A Novel Framework to Expedite Systematic Reviews by Automatically Building Information Extraction Training Corpora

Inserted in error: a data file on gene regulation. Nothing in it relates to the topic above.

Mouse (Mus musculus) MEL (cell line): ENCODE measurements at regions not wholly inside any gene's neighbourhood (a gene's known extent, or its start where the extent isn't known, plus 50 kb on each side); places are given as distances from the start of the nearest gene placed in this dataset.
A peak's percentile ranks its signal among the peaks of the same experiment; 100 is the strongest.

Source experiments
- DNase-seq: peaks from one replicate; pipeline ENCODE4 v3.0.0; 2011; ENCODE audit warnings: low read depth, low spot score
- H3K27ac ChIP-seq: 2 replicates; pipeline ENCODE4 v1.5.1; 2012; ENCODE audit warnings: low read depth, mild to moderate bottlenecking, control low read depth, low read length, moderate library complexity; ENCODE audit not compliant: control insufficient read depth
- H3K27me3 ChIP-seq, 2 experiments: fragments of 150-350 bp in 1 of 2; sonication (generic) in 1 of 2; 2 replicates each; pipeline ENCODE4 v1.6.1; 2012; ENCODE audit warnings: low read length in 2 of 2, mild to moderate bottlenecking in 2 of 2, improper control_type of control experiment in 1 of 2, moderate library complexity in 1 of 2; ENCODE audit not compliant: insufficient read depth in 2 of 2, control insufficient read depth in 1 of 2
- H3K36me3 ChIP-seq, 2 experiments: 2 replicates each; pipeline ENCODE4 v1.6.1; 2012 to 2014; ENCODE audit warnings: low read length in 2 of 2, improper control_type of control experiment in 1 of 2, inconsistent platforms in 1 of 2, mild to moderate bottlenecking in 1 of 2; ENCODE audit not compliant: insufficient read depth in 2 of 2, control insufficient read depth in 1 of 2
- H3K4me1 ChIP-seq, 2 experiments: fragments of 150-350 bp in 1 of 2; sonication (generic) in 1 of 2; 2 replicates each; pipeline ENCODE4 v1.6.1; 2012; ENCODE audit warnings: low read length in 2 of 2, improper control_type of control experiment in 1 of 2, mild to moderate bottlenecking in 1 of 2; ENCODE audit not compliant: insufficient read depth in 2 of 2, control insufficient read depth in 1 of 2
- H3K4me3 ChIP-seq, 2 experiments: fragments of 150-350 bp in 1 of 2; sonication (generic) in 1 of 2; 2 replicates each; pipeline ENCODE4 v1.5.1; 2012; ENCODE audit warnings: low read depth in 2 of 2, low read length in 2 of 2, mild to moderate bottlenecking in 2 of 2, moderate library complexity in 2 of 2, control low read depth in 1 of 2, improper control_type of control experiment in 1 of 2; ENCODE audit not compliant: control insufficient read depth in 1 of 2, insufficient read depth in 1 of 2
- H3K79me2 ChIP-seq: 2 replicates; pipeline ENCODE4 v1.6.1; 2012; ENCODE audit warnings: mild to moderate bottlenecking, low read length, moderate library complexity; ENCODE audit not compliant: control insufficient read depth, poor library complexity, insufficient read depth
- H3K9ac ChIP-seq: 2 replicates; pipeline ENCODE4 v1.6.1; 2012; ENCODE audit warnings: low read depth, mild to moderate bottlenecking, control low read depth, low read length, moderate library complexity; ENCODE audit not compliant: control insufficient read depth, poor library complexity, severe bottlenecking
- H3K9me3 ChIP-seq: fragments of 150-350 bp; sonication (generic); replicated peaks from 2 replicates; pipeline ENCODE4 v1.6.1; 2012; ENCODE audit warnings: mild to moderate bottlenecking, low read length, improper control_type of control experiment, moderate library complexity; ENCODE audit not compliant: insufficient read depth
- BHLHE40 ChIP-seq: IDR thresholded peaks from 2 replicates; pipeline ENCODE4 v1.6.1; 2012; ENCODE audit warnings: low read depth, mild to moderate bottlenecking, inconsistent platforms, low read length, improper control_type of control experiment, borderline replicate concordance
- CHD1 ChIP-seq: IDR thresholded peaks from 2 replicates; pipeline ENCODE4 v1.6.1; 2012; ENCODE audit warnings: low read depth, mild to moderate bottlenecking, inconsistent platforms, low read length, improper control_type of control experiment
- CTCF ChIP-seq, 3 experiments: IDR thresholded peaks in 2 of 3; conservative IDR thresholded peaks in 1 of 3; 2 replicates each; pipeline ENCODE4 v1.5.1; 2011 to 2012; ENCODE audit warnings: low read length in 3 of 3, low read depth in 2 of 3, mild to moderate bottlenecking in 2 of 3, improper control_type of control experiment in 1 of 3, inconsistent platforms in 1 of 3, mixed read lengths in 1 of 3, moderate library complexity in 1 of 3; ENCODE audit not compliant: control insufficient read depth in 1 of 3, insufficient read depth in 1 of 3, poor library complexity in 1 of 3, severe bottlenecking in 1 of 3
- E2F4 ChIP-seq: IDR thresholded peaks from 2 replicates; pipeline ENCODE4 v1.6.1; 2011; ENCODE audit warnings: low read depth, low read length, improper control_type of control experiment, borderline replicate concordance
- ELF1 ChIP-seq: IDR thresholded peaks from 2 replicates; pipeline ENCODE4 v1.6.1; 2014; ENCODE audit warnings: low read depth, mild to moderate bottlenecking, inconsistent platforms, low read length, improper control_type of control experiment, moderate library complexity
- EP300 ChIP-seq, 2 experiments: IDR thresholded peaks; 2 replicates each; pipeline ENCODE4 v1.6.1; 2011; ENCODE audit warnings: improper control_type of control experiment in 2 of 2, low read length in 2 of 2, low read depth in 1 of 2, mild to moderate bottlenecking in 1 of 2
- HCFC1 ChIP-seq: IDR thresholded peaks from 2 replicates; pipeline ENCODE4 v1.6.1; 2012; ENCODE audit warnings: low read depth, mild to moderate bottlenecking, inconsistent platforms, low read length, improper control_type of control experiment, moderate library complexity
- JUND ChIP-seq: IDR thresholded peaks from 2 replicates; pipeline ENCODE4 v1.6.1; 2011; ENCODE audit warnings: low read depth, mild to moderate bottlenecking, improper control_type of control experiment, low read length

A systematic review identifies and collates various clinical studies and compares data elements and results in order to provide an evidence based answer for a particular clinical question. The process is manual and involves lot of time. A tool to automate this process is lacking. The aim of this work is to develop a framework using natural language processing and machine learning to build information extraction algorithms to identify data elements in a new primary publication, without having to go through the expensive task of manual annotation to build gold standards for each data element type. The system is developed in two stages. Initially, it uses information contained in existing systematic reviews to identify the sentences from the PDF files of the included references that contain specific data elements of interest using a modified Jaccard similarity measure. These sentences have been treated as labeled data.A Support Vector Machine (SVM) classifier is trained on this labeled data to extract data elements of interests from a new article. We conducted experiments on Cochrane Database systematic reviews related to congestive heart failure using inclusion criteria as an example data element. The empirical results show that the proposed system automatically identifies sentences containing the data element of interest with a high recall (93.75%) and reasonable precision (27.05% - which means the reviewers have to read only 3.7 sentences on average). The empirical results suggest that the tool is retrieving valuable information from the reference articles, even when it is time-consuming to identify them manually. Thus we hope that the tool will be useful for automatic data extraction from biomedical research publications. The future scope of this work is to generalize this information framework for all types of systematic reviews.

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